"Graveyard Shift" received critical acclaim upon release and is often cited as one of the show's best episodes. Jordan Moreau, Katcy Stephan and David Viramontes of Variety ranked the episode the fifth-best SpongeBob episode, particularly calling the Nosferatu scene "perfectly represents the nonsensical comedy that keeps SpongeBob fans hungry for more."[18] Emily Esteem of ranked the episode No. 2 on her "Top 10 Episodes of SpongeBob SquarePants" list, saying, "It is another scary episode of SpongeBob, and it's my favorite one."[19] She added, "I love 'Graveyard Shift' for a myriad of reasons, but mostly because it puts the two SpongeBob SquarePants characters with the best chemistry together: Squidward and SpongeBob. The episode is kind of like a puzzle, and SpongeBob's relentless cheer in the midst of likely doom is inspiring."[19]

In his review for DVD Talk, Jason Bovberg praised the episode for its "spooky wonderfulness",[11] stating that the episode scared his daughter.[11] Paul Mavis of DVD Talk said, "A fun, 'scary' (for little kids) SpongeBob that adults will appreciate, 'Graveyard Shift' uses the old standby of the headless/handless/legless (take your pick) killer-seeking-revenge stories we all told as kids, and cleverly grafts it onto a 'SpongeBob at work' storyline."[20] Mavis added, "I always enjoy it when Rodger Bumpass, the voice actor for Squidward, gets quiet and manipulative when he's shining SpongeBob on, and here's one of the best examples of that."[20] He praised Count Orlok's cameo, "especially when they animate the vampire's face into a goofy, giddy smile."[20] Mike Jackson of DVD Verdict said the episode is one of his "personal faves."[21] He also said "The episode has everything that makes the show great: funny dialogue (the whole story of the Hash-Slinging Slasher is hilarious), clever sight gags (especially SpongeBob's regenerating limbs), and that aforementioned outta-nowhere ending that made me bust a gut."[21]

The 2012 pop art painting The Walk Home, by American artist and designer KAWS, is based on a still from this episode. It sold at auction at Sotheby's for $6 million.[22] The alterations to the image, originally from a shot where SpongeBob screams in terror at the story of the Hash-Slinging Slasher, have been described in the Sotheby's catalogue essay as emphasizing the universality of the character's existential anxiety, and as having "more in common with such emotionally-laden works as Francisco de Goya's politically charged The Third of May 1808 than any plotline from the children's cartoon show".[23]


  1. ^ Heintje, Tom (September 21, 2012). "The Oral History of SpongeBob SquarePants". Hogan's Alley. Bull Moose Publishing Corporation. Retrieved May 10, 2021. ...all the decisions came from Derek and Steve, who knew exactly what they wanted.
  2. ^ SpongeBob SquarePants Production Codes
  3. ^ SpongeBob SquarePants: The Complete 2nd Season ("Graveyard Shift" credits) (DVD). United States: Paramount Home Entertainment/Nickelodeon. October 19, 2004.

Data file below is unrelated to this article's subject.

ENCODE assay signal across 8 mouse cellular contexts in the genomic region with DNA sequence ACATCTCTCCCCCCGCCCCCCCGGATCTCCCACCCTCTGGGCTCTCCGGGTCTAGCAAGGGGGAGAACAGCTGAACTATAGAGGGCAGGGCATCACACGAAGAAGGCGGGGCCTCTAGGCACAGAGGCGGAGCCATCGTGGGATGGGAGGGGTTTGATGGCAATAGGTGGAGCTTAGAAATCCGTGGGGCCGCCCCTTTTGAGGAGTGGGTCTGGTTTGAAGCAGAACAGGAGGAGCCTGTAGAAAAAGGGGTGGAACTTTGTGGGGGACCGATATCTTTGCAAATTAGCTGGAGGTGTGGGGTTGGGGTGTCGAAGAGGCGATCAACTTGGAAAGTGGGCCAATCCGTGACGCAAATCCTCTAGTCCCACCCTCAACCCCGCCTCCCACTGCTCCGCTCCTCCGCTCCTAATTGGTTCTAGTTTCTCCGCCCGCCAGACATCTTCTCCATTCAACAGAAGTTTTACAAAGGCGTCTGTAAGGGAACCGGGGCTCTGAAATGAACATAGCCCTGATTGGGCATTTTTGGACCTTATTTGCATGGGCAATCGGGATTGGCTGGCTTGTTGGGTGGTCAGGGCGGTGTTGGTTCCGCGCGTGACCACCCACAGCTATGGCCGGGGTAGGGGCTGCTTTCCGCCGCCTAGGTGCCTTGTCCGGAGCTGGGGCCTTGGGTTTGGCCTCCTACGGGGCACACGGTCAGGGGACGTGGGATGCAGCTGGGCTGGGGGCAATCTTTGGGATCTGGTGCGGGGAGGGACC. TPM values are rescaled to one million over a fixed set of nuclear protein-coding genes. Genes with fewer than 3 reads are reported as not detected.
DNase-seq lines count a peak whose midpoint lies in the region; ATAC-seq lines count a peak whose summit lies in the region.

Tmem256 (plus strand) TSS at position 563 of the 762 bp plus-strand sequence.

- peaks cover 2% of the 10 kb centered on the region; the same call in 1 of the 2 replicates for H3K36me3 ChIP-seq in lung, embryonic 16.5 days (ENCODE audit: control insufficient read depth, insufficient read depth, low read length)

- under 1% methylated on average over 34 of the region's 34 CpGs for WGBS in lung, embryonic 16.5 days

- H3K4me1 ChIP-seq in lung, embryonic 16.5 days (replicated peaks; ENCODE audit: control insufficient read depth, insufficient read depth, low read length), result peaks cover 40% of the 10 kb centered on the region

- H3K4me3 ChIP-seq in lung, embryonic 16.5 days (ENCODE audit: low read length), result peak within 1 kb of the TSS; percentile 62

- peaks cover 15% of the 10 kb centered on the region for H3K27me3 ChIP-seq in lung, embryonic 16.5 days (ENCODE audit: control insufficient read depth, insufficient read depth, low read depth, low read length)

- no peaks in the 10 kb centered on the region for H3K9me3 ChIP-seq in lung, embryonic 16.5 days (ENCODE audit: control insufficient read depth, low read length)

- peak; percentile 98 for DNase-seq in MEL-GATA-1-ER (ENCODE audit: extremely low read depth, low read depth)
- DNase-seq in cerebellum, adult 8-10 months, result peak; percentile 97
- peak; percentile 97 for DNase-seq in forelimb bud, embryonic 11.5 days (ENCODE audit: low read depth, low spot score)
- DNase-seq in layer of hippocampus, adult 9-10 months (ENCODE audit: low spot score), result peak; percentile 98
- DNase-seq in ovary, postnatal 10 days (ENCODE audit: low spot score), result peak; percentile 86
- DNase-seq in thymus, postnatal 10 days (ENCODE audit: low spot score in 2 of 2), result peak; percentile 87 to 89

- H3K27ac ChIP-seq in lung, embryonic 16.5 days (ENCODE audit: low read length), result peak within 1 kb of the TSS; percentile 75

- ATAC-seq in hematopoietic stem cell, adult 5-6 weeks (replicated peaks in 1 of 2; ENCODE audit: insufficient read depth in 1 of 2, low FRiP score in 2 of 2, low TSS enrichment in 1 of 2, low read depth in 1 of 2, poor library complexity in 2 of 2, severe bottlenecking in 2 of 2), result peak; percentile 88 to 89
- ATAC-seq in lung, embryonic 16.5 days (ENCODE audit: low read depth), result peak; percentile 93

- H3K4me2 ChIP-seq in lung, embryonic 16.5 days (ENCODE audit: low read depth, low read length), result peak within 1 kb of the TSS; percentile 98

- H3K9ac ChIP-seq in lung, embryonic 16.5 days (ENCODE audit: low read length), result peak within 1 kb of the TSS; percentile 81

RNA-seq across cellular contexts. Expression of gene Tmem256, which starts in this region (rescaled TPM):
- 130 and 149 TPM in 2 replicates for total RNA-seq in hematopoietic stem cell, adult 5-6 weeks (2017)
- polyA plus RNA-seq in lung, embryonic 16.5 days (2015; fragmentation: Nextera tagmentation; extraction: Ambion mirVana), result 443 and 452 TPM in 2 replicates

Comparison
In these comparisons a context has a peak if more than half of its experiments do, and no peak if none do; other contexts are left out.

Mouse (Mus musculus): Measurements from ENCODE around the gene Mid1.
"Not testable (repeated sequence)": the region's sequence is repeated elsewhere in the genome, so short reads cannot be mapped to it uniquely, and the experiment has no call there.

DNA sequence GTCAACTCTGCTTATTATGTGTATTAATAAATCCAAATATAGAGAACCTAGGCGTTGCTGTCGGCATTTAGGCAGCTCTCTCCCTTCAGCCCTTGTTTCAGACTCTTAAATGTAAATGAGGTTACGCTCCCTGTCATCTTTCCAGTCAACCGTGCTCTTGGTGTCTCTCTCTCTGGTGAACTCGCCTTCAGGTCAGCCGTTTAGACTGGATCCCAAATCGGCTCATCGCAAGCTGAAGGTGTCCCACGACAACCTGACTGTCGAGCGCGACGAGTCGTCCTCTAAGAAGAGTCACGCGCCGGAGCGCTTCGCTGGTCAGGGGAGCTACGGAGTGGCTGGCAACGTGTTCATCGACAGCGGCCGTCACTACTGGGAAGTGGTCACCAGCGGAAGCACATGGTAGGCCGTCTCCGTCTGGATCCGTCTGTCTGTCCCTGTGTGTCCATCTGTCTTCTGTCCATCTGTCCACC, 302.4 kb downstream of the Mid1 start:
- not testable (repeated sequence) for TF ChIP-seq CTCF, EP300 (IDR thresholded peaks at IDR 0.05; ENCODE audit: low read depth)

4. ^ Lender, Jay. "SpongeBob SquarePants". Retrieved September 1, 2013.
  5. ^ "SpongeBob SquarePants: The Graveyard Shift; Krusty Love". Zap2it. Archived from the original on May 31, 2013. Retrieved September 2, 2013.
  6. ^ a b c d e f g h i j Heintjes, Tom (September 21, 2012). "The Oral History of SpongeBob SquarePants". Hogan's Alley. Archived from the original on April 5, 2013. Retrieved September 1, 2013.
  7. ^ SpongeBob SquarePants: Nautical Nonsense and Sponge Buddies. DVD. Paramount Home Entertainment, 2004.
  8. ^ Bovberg, Jason (April 15, 2002). "SpongeBob Squarepants: Nautical Nonsense and Sponge Buddies". DVD Talk. Retrieved September 1, 2013.
  9. ^ Lacey, Gord (March 8, 2002). "SpongeBob SquarePants - Nautical Nonsense/ Sponge Buddies Review". Archived from the original on August 29, 2013. Retrieved September 1, 2013.
  10. ^ SpongeBob SquarePants: The Complete 2nd Season. DVD. Paramount Home Entertainment, 2004.
  11. ^ a b c Bovberg, Jason (October 11, 2004). "SpongeBob SquarePants: The Complete Second Season". DVD Talk. Retrieved September 1, 2013.
  12. ^ SpongeBob SquarePants: The First 100 Episodes. DVD. Paramount Home Entertainment, 2009.
  13. ^ Lacey, Gord (September 29, 2009). "SpongeBob SquarePants - The First 100 Episodes (Seasons 1-5) Review". Archived from the original on September 21, 2013. Retrieved September 1, 2013.
  14. ^ SpongeBob SquarePants: 10 Happiest Moments. DVD. Paramount Home Entertainment, 2010.
  15. ^ Basile, Nancy. "'SpongeBob SquarePants: 10 Happiest Moments'". Archived from the original on September 21, 2013. Retrieved September 1, 2013.
  16. ^ "SpongeBob SquarePants: 10 Happiest Moments". Retrieved September 1, 2013.
  17. ^ Pritchard, Paul (September 9, 2010). "SpongeBob Squarepants: 10 Happiest Moments". DVD Verdict. Archived from the original on September 22, 2013. Retrieved September 1, 2013.
  18. ^ Moreau, Jordan; Stephan, Katcy; Viramontes, David (June 8, 2021). "15 Best 'SpongeBob Squarepants' Episodes, Ranked". Variety. Retrieved February 11, 2022.
  19. ^ a b Estep, Emily (December 5, 2011). "Top 10 Episodes Of Spongebob Squarepants". Retrieved September 1, 2013.
  20. ^ a b c Mavis, Paul (September 16, 2010). "SpongeBob SquarePants: 10 Happiest Moments". DVD Talk. Retrieved September 1, 2013.
  21. ^ a b Jackson, Mike. "Spongebob Squarepants: Nautical Nonsense/Sponge Buddies". DVD Verdict. Archived from the original on September 22, 2013. Retrieved September 1, 2013.
  22. ^ Holmes, Helen. "Why a Painting of SpongeBob SquarePants Just Sold for $6 Million". Observer. Retrieved February 24, 2021.
  23. ^ "Lot 17, KAWS —— THE WALK HOME, 20th Century & Contemporary Art Evening Sale, 16 May 2019". Phillips Auction House New York. Retrieved February 24, 2021.